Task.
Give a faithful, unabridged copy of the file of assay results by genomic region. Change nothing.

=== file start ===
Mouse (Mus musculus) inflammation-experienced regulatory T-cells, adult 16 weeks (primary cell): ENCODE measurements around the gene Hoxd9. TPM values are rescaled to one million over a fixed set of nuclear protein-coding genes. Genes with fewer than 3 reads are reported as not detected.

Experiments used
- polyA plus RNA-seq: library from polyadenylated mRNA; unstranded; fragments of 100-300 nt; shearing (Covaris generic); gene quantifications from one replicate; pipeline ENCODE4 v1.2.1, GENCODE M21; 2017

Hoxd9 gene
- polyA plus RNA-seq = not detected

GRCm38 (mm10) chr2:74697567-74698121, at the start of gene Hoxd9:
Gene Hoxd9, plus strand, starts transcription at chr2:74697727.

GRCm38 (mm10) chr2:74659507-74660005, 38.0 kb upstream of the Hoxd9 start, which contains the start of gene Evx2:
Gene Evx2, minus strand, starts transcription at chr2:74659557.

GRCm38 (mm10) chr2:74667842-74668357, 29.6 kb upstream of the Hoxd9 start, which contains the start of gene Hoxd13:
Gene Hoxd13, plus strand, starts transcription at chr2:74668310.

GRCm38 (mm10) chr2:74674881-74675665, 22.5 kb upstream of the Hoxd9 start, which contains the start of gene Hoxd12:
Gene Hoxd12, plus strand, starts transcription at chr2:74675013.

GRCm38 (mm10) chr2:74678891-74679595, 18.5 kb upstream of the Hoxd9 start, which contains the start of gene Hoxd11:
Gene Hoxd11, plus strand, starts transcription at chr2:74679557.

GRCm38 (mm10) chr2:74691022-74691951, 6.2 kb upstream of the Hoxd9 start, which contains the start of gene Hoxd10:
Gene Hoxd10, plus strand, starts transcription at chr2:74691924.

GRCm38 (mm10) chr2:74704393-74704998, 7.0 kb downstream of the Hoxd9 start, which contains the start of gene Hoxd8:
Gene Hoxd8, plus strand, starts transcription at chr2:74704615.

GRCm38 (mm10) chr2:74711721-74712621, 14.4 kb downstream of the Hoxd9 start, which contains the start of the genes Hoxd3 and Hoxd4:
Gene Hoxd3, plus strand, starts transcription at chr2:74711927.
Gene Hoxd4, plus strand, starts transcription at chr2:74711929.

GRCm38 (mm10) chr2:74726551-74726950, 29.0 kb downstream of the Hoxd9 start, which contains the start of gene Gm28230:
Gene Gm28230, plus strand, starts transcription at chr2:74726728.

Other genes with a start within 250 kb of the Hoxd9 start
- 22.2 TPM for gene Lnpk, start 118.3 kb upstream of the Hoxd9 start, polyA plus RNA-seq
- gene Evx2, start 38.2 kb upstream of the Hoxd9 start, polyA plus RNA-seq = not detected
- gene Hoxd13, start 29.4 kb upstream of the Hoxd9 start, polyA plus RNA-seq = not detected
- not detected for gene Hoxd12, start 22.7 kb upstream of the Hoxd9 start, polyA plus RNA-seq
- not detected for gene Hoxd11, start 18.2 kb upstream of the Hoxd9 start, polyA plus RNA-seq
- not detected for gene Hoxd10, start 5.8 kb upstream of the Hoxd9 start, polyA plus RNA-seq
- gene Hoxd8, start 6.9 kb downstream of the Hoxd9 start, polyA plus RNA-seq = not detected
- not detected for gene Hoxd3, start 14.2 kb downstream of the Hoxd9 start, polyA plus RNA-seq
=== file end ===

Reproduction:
Mouse (Mus musculus) inflammation-experienced regulatory T-cells, adult 16 weeks (primary cell): ENCODE measurements around the gene Hoxd9. TPM values are rescaled to one million over a fixed set of nuclear protein-coding genes. Genes with fewer than 3 reads are reported as not detected.

Experiments used
- polyA plus RNA-seq: library from polyadenylated mRNA; unstranded; fragments of 100-300 nt; shearing (Covaris generic); gene quantifications from one replicate; pipeline ENCODE4 v1.2.1, GENCODE M21; 2017

Hoxd9 gene
- polyA plus RNA-seq = not detected

GRCm38 (mm10) chr2:74697567-74698121, at the start of gene Hoxd9:
Gene Hoxd9, plus strand, starts transcription at chr2:74697727.

GRCm38 (mm10) chr2:74659507-74660005, 38.0 kb upstream of the Hoxd9 start, which contains the start of gene Evx2:
Gene Evx2, minus strand, starts transcription at chr2:74659557.

GRCm38 (mm10) chr2:74667842-74668357, 29.6 kb upstream of the Hoxd9 start, which contains the start of gene Hoxd13:
Gene Hoxd13, plus strand, starts transcription at chr2:74668310.

GRCm38 (mm10) chr2:74674881-74675665, 22.5 kb upstream of the Hoxd9 start, which contains the start of gene Hoxd12:
Gene Hoxd12, plus strand, starts transcription at chr2:74675013.

GRCm38 (mm10) chr2:74678891-74679595, 18.5 kb upstream of the Hoxd9 start, which contains the start of gene Hoxd11:
Gene Hoxd11, plus strand, starts transcription at chr2:74679557.

GRCm38 (mm10) chr2:74691022-74691951, 6.2 kb upstream of the Hoxd9 start, which contains the start of gene Hoxd10:
Gene Hoxd10, plus strand, starts transcription at chr2:74691924.

GRCm38 (mm10) chr2:74704393-74704998, 7.0 kb downstream of the Hoxd9 start, which contains the start of gene Hoxd8:
Gene Hoxd8, plus strand, starts transcription at chr2:74704615.

GRCm38 (mm10) chr2:74711721-74712621, 14.4 kb downstream of the Hoxd9 start, which contains the start of the genes Hoxd3 and Hoxd4:
Gene Hoxd3, plus strand, starts transcription at chr2:74711927.
Gene Hoxd4, plus strand, starts transcription at chr2:74711929.

GRCm38 (mm10) chr2:74726551-74726950, 29.0 kb downstream of the Hoxd9 start, which contains the start of gene Gm28230:
Gene Gm28230, plus strand, starts transcription at chr2:74726728.

Other genes with a start within 250 kb of the Hoxd9 start
- 22.2 TPM for gene Lnpk, start 118.3 kb upstream of the Hoxd9 start, polyA plus RNA-seq
- gene Evx2, start 38.2 kb upstream of the Hoxd9 start, polyA plus RNA-seq = not detected
- gene Hoxd13, start 29.4 kb upstream of the Hoxd9 start, polyA plus RNA-seq = not detected
- not detected for gene Hoxd12, start 22.7 kb upstream of the Hoxd9 start, polyA plus RNA-seq
- not detected for gene Hoxd11, start 18.2 kb upstream of the Hoxd9 start, polyA plus RNA-seq
- not detected for gene Hoxd10, start 5.8 kb upstream of the Hoxd9 start, polyA plus RNA-seq
- gene Hoxd8, start 6.9 kb downstream of the Hoxd9 start, polyA plus RNA-seq = not detected
- not detected for gene Hoxd3, start 14.2 kb downstream of the Hoxd9 start, polyA plus RNA-seq